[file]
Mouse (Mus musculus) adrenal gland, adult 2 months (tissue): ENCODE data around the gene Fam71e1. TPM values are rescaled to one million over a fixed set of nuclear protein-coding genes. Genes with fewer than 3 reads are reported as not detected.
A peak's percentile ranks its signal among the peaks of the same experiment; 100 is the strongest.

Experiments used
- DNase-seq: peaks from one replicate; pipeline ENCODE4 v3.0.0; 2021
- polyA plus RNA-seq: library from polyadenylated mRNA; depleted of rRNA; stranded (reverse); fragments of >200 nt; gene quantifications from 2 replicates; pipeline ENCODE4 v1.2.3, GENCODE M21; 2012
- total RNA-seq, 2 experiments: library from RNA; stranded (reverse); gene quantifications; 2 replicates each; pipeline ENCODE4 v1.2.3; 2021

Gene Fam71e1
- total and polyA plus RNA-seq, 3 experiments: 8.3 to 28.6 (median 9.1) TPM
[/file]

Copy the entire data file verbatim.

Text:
Mouse (Mus musculus) adrenal gland, adult 2 months (tissue): ENCODE data around the gene Fam71e1. TPM values are rescaled to one million over a fixed set of nuclear protein-coding genes. Genes with fewer than 3 reads are reported as not detected.
A peak's percentile ranks its signal among the peaks of the same experiment; 100 is the strongest.

Experiments used
- DNase-seq: peaks from one replicate; pipeline ENCODE4 v3.0.0; 2021
- polyA plus RNA-seq: library from polyadenylated mRNA; depleted of rRNA; stranded (reverse); fragments of >200 nt; gene quantifications from 2 replicates; pipeline ENCODE4 v1.2.3, GENCODE M21; 2012
- total RNA-seq, 2 experiments: library from RNA; stranded (reverse); gene quantifications; 2 replicates each; pipeline ENCODE4 v1.2.3; 2021

Gene Fam71e1
- total and polyA plus RNA-seq, 3 experiments: 8.3 to 28.6 (median 9.1) TPM